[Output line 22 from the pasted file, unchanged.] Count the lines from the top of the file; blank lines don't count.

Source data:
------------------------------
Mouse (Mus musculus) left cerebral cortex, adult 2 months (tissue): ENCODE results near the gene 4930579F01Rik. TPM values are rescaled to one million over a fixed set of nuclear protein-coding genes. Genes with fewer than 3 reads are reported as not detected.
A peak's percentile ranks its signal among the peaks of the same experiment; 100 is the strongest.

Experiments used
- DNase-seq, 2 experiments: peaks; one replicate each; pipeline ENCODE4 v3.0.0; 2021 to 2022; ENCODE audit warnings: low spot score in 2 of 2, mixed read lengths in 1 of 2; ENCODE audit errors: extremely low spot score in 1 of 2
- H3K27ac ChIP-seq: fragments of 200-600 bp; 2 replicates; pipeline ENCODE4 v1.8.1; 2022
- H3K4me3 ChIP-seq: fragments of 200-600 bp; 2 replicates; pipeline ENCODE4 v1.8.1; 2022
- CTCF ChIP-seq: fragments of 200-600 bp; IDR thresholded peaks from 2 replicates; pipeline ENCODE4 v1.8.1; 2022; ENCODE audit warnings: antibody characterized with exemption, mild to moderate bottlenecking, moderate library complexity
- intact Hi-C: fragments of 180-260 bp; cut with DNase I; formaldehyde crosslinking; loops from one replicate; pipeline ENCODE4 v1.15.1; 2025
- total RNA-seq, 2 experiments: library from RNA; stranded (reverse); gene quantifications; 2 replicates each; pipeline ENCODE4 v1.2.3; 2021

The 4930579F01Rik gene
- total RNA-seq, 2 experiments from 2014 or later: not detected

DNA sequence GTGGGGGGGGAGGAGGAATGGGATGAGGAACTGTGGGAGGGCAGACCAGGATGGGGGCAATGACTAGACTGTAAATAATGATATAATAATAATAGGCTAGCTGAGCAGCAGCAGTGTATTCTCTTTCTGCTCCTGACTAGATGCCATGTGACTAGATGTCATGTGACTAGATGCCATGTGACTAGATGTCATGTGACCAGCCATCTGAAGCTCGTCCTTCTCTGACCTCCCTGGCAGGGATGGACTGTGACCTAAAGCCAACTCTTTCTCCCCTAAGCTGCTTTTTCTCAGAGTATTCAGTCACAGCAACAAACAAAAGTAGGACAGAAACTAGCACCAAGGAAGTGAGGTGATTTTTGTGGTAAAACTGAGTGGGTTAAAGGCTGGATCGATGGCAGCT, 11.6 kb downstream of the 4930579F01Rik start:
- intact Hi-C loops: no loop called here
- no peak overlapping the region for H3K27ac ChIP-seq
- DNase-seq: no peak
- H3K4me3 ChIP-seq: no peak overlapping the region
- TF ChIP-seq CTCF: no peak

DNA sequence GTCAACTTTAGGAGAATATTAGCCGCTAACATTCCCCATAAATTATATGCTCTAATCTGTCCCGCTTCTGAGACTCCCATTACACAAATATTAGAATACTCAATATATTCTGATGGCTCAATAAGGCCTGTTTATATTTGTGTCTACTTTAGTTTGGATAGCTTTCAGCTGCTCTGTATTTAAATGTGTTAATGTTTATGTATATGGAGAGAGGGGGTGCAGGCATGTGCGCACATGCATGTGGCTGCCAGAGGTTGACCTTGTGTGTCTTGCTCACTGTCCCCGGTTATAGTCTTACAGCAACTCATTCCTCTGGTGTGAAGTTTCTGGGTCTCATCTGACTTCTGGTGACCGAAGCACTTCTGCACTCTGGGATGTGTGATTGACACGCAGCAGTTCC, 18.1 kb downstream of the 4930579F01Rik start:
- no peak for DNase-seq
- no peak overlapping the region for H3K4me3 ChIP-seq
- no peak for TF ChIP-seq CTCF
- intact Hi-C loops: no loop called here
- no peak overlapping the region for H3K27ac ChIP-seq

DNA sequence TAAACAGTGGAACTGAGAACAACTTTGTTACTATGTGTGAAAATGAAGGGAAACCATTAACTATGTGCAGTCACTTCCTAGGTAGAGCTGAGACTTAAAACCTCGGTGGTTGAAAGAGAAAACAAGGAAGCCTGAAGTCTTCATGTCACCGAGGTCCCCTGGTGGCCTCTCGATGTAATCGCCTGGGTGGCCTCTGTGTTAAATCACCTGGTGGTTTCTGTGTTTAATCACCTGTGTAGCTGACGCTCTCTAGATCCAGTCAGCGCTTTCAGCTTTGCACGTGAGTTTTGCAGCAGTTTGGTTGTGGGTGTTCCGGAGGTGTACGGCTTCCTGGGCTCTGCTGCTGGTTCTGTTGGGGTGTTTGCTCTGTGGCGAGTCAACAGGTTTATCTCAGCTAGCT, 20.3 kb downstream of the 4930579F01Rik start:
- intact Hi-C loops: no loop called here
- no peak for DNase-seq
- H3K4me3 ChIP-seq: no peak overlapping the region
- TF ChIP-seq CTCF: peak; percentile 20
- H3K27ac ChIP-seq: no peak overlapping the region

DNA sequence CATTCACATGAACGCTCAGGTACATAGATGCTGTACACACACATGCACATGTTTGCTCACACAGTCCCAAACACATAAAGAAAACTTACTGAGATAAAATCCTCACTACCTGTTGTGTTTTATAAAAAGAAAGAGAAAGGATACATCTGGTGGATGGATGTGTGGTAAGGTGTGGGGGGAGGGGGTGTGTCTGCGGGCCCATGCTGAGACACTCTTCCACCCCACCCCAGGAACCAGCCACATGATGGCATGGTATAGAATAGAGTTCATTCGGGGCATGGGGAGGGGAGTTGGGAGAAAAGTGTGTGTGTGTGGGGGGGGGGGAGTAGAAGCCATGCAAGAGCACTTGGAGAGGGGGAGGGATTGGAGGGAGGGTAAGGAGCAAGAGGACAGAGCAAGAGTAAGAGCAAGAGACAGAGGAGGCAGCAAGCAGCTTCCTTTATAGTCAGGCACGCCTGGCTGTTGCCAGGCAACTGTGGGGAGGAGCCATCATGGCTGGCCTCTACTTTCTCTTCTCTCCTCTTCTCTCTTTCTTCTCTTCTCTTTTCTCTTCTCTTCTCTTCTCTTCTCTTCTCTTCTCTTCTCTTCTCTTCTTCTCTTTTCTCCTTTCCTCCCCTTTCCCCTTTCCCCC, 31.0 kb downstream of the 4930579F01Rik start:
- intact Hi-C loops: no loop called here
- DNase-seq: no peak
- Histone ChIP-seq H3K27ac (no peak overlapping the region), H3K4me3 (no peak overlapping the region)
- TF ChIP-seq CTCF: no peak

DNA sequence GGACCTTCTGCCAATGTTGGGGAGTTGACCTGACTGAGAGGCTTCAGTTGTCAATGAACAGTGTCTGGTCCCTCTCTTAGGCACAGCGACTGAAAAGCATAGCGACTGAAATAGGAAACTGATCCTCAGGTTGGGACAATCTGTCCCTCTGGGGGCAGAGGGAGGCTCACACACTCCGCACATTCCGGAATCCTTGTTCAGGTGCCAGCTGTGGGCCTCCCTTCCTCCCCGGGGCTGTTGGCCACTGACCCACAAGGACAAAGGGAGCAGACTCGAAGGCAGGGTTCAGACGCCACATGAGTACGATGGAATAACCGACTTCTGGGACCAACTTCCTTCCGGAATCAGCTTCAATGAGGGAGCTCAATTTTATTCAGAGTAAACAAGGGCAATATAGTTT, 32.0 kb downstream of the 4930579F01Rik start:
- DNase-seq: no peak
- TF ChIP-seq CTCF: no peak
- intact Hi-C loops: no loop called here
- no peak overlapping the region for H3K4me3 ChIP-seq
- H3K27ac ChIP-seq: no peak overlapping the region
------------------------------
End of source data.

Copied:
- intact Hi-C loops: no loop called here